We do not reach the merits of Prewitt's claim because we find that it is procedurally barred. A claim not raised in the state courts will not be considered by a federal habeas court unless the petitioner can demonstrate cause for her previous failure to raise the claim and prejudice. See Wainwright v. Sykes, 433 U.S. 72, 87, 97 S.Ct. 2497, 2506-07, 53 L.Ed.2d 594 (1977).
Although Prewitt appended the juror affidavits in question to her motion for a new trial, she did not mention the bailiff's alleged statement that the jury would have to stay all night in the motion itself. At the evidentiary hearing on the motion for a new trial, the parties stipulated facts about the bailiff's statement to the jury. The stipulated facts did not contain the statement alleged here. In her Rule 29.15 motion for state collateral review, Prewitt alleged that the "try harder" statement violated her constitutional rights, but did not mention any statements by the bailiff about the jury staying all night. Prewitt did not present any new evidence on the issue at the Rule 29.15 evidentiary hearing. The first time Prewitt made any allegation about the "stay all night" statement was in her brief on appeal from the denial of Rule 29.15 relief--after the two evidentiary hearings on the bailiff's statements to the jury had been concluded. It is therefore not surprising that the state court did not address Prewitt's claim in either of the two post-verdict proceedings.
The Missouri Rules of Criminal Procedure require that allegations of error occurring after a case is submitted to the jury be specifically set out in a motion for a new trial in order to preserve the error for review. Mo.R.Crim.P. 29.11(d). The Missouri rules also require motions for collateral review to contain every ground known to the movant for correcting the original judgment. Id. at 29.15(d). In fact, a Rule 29.15 movant must verify, and Prewitt did verify, that she listed in her motion all known grounds for relief and that she waives any grounds not listed that are known to her. Id.; Prewitt v. State, No. CV 488-352CC Motion Pursuant to Rule 29.15 at 8 (Circuit Court of Pettis County, Missouri, June 14, 1988). Thus, even though Prewitt raised the issue in her appeal of the denial of her Rule 29.15 motion, the issue was not properly before the Missouri Court of Appeals. While it might have been preferable for the Missouri Court of Appeals to explain that the claim was barred rather than ignore the issue, the state court's omission does not lift the procedural bar on habeas.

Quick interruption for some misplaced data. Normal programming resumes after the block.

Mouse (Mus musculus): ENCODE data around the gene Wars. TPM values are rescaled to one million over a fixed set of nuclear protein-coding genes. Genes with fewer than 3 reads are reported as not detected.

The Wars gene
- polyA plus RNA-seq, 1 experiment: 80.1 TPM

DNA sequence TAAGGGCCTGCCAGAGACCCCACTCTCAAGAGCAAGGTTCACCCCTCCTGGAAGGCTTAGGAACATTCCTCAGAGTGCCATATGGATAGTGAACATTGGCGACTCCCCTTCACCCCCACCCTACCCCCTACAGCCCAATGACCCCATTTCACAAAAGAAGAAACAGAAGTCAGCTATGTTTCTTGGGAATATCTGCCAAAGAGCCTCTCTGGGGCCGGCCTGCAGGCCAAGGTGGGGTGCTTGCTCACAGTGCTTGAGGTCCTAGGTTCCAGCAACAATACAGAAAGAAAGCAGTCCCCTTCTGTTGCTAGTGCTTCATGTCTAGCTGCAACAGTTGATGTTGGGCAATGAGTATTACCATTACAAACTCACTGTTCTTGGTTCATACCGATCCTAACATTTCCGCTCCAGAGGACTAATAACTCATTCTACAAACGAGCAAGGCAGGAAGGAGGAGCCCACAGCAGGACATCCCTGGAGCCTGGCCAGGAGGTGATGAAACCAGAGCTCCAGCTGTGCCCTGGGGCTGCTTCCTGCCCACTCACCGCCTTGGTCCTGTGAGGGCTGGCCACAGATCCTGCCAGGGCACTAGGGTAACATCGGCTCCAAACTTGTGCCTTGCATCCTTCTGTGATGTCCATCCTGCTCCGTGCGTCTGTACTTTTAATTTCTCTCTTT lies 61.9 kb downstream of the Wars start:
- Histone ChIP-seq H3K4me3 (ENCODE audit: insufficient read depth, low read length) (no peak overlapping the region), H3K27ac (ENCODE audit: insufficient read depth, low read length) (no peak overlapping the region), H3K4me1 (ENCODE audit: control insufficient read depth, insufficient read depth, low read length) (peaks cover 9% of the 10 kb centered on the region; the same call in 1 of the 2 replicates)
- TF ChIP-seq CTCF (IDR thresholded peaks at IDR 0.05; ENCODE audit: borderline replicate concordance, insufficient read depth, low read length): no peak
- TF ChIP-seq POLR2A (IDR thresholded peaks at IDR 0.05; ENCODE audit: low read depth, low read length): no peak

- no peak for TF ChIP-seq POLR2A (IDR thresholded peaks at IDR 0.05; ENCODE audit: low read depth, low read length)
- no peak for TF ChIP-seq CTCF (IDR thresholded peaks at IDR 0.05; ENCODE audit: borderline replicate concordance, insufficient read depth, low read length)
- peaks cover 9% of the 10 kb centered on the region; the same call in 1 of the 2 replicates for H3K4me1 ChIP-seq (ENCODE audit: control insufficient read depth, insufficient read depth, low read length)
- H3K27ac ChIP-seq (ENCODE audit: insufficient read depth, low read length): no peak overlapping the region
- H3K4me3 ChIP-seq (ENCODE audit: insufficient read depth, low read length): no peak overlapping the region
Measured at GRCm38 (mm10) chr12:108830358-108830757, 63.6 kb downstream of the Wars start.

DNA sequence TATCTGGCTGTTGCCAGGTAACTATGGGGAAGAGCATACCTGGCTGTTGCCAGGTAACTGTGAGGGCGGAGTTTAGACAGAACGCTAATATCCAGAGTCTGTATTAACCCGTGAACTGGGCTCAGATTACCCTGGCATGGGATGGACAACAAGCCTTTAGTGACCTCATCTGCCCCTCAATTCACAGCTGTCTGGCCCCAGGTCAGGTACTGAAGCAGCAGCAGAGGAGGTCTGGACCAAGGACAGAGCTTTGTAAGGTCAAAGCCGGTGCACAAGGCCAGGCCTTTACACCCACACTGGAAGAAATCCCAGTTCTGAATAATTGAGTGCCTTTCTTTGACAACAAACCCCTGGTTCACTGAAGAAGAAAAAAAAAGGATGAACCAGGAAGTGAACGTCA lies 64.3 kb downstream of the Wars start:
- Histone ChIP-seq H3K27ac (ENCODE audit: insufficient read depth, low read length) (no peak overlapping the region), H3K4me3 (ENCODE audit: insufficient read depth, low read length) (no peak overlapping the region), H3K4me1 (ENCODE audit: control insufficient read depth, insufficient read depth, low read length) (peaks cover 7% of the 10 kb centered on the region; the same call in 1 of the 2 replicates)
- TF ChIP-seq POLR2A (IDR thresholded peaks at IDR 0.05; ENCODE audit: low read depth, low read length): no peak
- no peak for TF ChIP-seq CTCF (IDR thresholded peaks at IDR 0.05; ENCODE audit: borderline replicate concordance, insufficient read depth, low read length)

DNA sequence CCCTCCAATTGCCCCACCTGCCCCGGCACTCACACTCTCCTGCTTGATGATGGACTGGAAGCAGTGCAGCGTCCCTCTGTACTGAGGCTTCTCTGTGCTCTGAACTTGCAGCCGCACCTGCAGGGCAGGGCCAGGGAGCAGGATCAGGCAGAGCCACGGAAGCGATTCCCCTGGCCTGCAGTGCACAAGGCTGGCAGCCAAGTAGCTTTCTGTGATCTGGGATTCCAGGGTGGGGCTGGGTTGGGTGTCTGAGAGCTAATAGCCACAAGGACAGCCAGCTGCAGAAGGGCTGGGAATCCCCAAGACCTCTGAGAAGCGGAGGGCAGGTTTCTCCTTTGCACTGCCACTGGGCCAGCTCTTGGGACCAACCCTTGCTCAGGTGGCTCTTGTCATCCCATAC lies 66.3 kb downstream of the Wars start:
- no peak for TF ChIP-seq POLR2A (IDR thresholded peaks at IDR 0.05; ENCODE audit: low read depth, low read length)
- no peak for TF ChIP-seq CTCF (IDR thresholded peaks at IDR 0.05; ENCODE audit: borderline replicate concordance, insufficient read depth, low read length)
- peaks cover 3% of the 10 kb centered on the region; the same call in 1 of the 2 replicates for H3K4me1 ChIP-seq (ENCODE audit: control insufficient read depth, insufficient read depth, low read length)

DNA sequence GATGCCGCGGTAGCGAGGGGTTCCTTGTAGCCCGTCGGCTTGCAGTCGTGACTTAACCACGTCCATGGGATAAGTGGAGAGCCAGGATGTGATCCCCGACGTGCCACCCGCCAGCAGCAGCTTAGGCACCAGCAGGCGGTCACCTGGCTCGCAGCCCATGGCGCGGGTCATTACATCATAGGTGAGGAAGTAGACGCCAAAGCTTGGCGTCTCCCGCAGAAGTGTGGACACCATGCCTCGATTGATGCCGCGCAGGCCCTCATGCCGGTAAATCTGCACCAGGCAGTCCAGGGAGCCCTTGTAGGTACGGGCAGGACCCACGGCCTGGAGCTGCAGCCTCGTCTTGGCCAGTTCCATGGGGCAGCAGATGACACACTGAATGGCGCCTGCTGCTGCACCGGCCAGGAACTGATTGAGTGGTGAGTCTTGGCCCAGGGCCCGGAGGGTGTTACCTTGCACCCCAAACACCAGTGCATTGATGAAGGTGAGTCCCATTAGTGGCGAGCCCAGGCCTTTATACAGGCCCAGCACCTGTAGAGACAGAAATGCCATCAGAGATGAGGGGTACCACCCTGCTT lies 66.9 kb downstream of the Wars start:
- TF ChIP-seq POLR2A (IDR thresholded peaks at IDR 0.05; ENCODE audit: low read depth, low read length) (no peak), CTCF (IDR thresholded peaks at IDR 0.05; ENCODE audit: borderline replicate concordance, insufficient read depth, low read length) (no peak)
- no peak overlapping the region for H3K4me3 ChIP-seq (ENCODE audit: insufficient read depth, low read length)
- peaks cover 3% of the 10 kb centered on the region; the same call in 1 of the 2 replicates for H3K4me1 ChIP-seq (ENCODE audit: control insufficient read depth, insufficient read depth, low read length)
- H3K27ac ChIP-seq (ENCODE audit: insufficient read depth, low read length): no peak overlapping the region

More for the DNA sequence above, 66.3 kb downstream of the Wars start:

Ordinarily, after determining that a claim was not properly raised in the state courts, we would remand to afford the petitioner a hearing to demonstrate either cause for the default and actual prejudice as a result of the alleged constitutional violation, or that a failure to consider the claims will result in a fundamental miscarriage of justice. Coleman v. Thompson, --- U.S. ----, ----, 111 S.Ct. 2546, 2565, 115 L.Ed.2d 640 (1991). In this case, however, remand is unnecessary because it is not possible for Prewitt to show cause for her default and because we find that the bailiff's ex parte communications to the jury did not result in a fundamental miscarriage of justice.
To show cause, a petitioner must demonstrate some external impediment--such as unavailability of the factual basis for a claim--which prevented her from raising a claim in state court. McCleskey v. Zant, --- U.S. ----, ----, 111 S.Ct. 1454, 1472, 113 L.Ed.2d 517 (1991). In this case, Prewitt had access to the two affidavits containing the bailiff's alleged statement before both state evidentiary hearings. Prewitt had the means to raise her claim in either of the state proceedings. Her counsel's failure to develop the claim will not excuse the procedural default. Coleman, --- U.S. at ----, 111 S.Ct. at 2566 (because there is no constitutional right to counsel in state post-conviction proceedings, federal habeas petitioner cannot claim ineffective assistance in those proceedings); Jones v. Lockhart, 977 F.2d 444 (8th Cir.1992) (failure to make legal argument that was available and well grounded in principle does not amount to cause).
In order to fall within the narrow "miscarriage of justice" exception to the cause and prejudice standard, Prewitt would have to demonstrate "actual as compared to legal innocence." Sawyer v. Whitley, --- U.S. ----, ----, 112 S.Ct. 2514, 2519, 120 L.Ed.2d 269 (1992). In light of the evidence against Prewitt, we find that this is not "an extraordinary case, where a constitutional violation has probably resulted in the conviction of one who is actually innocent."3 Murray v. Carrier, 477 U.S. 478, 496, 106 S.Ct. 2639, 2649, 91 L.Ed.2d 397 (1986).
Accordingly, the district court did not err in finding that the bailiff's remarks did not violate Prewitt's constitutional rights.
B. State Suppression of Evidence